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Viewing 15 posts - 1 through 15 (of 151 total)
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  • in reply to: Session 5 #7440

    Alois Ngonyani responded
    Thank you Dr. Jintana Kawasaki, thank you so very much for your good response.I participated in some of restoration activities in nothern Thailand and we used that method to restore limestone mining in Lampang and the same method in Thailand. I suggest may be you can consult FORRU of Chiang Mai university and see what you can do together!Thank you

    in reply to: Session 5 #7439

    Jintana Kawasaki responded
    Thanks for your question and raise good point of FORRU using framework species in the northern Thailand. In the northeast of Thailand, the weather condition is more drougth than the north with poor soil fertile. It is important to select the native tree species which tolerant to drought as Pak Wan (Melientha suavis), Pek (Vietnamosasa pusilla. These plants have underground rhizomes so preventing them from being burned by wildfires that occure almost every year.

    in reply to: Session 5 #7438

    Jason Lee responded
    in general,in every tea garden,we chose 4 plots to make comparison, since the 3 sites are artificial tea garden, so the 4 kinds are only tea living plot, tea mixplanting with trees with human interfering and without interfering, virgin forest,and then we studied its abundant rate and coverage rate.

    in reply to: Session 5 #7437

    Ntsiva Andriatsitohaina responded
    I am also interested to the answer of the question

    in reply to: Session 5 #7436

    Bixia Chen responded
    We have measured every tree, tree height, diameter, and location in the villages. We have finished data collection of more than 20 villages. Tree species in the windbreak have been identified by a specialist and tallied.

    in reply to: Session 5 #7435

    Alois Ngonyani questioned
    I have little question on which method the use to study composition of coastal forest”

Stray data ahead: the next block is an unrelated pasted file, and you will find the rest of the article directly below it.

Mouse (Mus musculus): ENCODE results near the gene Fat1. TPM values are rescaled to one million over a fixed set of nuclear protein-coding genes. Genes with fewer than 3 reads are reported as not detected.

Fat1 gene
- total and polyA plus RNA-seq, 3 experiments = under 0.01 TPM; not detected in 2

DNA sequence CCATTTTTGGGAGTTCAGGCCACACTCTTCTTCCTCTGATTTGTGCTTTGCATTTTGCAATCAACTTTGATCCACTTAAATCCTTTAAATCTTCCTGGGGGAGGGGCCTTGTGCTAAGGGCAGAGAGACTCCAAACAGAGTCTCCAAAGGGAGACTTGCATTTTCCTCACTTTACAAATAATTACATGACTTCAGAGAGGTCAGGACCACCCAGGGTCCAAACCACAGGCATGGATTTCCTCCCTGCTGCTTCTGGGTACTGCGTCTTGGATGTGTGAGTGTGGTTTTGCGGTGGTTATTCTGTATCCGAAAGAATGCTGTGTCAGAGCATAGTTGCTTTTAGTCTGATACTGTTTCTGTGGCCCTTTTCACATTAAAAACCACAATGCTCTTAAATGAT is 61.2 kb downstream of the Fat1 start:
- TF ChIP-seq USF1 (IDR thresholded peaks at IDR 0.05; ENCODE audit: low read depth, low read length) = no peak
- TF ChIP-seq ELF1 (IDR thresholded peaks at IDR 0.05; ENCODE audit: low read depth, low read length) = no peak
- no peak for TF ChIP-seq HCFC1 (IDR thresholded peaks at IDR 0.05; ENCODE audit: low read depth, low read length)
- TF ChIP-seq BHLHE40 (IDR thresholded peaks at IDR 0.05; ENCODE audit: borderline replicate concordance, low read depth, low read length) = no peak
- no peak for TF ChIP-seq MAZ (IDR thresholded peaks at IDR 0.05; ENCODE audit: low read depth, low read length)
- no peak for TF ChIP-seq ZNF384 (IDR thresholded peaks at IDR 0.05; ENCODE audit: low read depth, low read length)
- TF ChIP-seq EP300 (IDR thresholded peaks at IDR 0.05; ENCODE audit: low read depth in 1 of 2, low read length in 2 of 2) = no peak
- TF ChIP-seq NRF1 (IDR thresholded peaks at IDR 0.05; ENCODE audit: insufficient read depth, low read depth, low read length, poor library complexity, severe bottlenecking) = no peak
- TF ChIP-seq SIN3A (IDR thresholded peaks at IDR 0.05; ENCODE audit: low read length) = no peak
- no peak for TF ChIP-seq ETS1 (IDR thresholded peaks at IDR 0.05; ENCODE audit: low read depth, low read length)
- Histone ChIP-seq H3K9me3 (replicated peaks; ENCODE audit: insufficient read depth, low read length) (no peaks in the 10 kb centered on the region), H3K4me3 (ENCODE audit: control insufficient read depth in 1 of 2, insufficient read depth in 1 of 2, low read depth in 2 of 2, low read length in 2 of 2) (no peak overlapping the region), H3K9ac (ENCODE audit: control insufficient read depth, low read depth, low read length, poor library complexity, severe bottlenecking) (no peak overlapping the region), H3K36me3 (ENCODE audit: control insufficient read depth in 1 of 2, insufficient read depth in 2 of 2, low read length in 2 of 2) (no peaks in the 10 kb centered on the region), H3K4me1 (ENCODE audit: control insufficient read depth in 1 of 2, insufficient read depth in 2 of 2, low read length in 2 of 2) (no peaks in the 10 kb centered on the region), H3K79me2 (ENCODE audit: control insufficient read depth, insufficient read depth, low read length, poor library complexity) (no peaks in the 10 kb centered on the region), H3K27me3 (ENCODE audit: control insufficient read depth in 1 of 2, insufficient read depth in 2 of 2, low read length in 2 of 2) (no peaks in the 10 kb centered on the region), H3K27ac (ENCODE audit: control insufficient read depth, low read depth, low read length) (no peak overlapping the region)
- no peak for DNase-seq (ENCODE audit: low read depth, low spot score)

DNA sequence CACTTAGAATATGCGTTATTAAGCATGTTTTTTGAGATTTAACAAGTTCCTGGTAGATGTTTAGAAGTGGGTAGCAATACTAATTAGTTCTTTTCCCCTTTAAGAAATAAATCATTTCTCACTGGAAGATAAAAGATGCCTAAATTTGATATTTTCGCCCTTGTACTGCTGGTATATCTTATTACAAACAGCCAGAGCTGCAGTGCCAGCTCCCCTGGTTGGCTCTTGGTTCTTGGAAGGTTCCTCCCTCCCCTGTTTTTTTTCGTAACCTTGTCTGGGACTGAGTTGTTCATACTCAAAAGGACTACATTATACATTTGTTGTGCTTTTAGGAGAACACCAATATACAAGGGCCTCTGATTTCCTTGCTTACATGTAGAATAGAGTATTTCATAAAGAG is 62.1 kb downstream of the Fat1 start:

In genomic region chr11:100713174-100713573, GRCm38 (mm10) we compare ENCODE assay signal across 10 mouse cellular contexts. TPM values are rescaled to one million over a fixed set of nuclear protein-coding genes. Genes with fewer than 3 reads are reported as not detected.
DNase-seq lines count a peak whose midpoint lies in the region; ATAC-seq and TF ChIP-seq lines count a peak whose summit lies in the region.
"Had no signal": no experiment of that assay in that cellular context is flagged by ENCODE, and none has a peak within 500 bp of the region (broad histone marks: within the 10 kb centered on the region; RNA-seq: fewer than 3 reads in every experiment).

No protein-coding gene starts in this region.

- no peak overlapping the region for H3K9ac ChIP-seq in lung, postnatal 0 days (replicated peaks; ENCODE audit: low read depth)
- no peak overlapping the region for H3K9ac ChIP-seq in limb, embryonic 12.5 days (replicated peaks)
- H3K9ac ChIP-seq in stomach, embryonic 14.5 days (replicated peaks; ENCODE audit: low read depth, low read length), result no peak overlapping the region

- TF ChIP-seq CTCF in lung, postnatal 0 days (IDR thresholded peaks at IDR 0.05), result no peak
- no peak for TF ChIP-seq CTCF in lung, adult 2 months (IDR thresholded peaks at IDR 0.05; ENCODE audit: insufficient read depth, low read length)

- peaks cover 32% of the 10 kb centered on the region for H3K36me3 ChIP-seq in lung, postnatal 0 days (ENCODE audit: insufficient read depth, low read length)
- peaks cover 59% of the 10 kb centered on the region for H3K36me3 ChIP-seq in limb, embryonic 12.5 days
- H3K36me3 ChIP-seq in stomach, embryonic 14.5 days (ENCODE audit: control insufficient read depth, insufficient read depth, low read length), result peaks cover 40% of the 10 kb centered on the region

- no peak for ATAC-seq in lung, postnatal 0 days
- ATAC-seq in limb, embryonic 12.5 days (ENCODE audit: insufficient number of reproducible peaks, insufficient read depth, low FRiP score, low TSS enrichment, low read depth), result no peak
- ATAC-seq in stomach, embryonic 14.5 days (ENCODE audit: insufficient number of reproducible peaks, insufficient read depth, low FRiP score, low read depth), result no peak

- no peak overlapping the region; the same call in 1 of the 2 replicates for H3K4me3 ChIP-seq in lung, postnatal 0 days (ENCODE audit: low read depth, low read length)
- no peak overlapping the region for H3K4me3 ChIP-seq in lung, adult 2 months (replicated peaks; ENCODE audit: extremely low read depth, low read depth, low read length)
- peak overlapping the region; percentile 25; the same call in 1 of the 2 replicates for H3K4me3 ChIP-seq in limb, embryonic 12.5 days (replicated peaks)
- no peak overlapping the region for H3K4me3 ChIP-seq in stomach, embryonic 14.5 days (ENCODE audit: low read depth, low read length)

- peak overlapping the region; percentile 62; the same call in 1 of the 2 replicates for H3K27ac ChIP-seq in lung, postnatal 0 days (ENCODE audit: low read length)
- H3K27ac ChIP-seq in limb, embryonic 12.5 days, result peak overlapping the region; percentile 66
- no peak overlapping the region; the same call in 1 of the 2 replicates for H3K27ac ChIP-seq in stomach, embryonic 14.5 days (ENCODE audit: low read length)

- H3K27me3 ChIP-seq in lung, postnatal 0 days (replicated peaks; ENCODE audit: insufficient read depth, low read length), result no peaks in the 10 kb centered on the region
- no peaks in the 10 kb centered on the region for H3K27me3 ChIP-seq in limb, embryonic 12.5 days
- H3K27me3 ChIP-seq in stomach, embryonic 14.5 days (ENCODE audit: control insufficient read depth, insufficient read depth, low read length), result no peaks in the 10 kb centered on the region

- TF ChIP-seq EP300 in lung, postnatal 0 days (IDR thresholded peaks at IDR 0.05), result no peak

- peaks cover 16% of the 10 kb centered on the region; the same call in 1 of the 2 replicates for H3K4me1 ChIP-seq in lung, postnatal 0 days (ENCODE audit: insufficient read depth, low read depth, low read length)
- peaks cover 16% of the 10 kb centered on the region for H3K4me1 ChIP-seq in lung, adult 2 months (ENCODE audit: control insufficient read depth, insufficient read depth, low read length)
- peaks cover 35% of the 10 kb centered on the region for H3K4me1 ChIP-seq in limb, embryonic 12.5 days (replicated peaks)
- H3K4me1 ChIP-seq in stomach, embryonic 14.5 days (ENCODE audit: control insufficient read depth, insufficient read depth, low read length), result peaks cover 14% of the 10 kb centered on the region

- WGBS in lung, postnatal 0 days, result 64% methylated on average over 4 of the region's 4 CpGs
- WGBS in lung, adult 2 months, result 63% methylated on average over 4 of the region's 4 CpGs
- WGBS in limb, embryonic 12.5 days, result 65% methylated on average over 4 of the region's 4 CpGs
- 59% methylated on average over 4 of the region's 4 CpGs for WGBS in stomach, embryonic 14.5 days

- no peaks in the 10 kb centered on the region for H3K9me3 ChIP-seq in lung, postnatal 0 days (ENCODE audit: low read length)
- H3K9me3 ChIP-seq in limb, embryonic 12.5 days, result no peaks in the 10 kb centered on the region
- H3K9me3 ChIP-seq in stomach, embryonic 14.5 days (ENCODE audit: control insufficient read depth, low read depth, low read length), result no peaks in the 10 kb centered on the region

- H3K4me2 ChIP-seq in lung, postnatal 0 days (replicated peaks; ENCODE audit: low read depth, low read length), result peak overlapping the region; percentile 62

in reply to: Session 5 #7434

    Alois Ngonyani questioned
    For Jason Lee, How did you measure that the biodiversity in the tea were enhanced?

    in reply to: Session 5 #7433

    Alois Ngonyani questioned
    I would like to ask Dr. Jintana Kawasaki, there are some restoration activities going in the northern Thailand with FORRU using framework species method and have proved to successfully in restoration of forests as wells in inceasing biodiversity, dont you think it could have been useful integrating that system as the part of promoting sustainable agroforestry in Phu Kao?

    in reply to: Session 5 #7432

    Jessica Kavonics responded
    No they dont see themselves as untouchable but rather see themselves as having to working with mandates, by-laws, policies that they have to work within. So its about providing spaces for policymakers to share their confinments they work in with others and then civic society to understand and then policy makers to better integrate the locla knowledge….and then policy makers to recognise they are there to service the communities and must listen

    in reply to: Session 5 #7431

    Anonymous Attendee questioned
    How can I involve the policies in my research? I really want to involve them in the work because the soil and land restoration are too benefits for us as an agricultural country.

    in reply to: Session 5 #7430

    Asghar Khan questioned
    Does war effects ecosystem through throwing bombs, heavy artillery, gun powders.if so then what will be our stance worldwide

    in reply to: Session 5 #7429

    Sander Bauer questioned
    Lily Zeng this ties closely to how power dynamics are continuously challenged, not only through civic society but also by grassroots participants. But don’t policymakers consider themselves untouchable due to their formal position? ; )

    in reply to: Session 5 #7428

    Josue ARUNA questioned
    Dear speakers happy for the discussion about restoration. how do you engage more civil society network as to Access to funding is not easy to help us to for advocacy on biodiversity conservation , restoration when are facing mining company causing threat and when we acting for nature based solution to respected the mining company cause threat nature Defenders.

    in reply to: Session 5 #7427

    Catarina Jakovac – IIS/WUR responded
    Restoration involves several social and biophisical complexities that wouldn’t allow for a universal model to fit all situations. On your question on how to restore if we need to produce food, there are studies showing that agricultural productivity can be improved, food waste can be reduced and meat consumption (which requires a lot of land) can also be reduced. These changes could spare land for restoration, for example.

    in reply to: Session 5 #7426

    Catarina Jakovac – IIS/WUR responded
    Thanks for your very relevant question. Land conflicts are indeed a crucial aspect to be considered when planning restoration. Restoration governance is therefore crucial in both the planning and implementation stages. I am not aware of indicators available for such conflicts, but the complexity of social aspects and coflicts are more acurately accessed at local scales. This is a great challenge we have ahead!

Viewing 15 posts - 1 through 15 (of 151 total)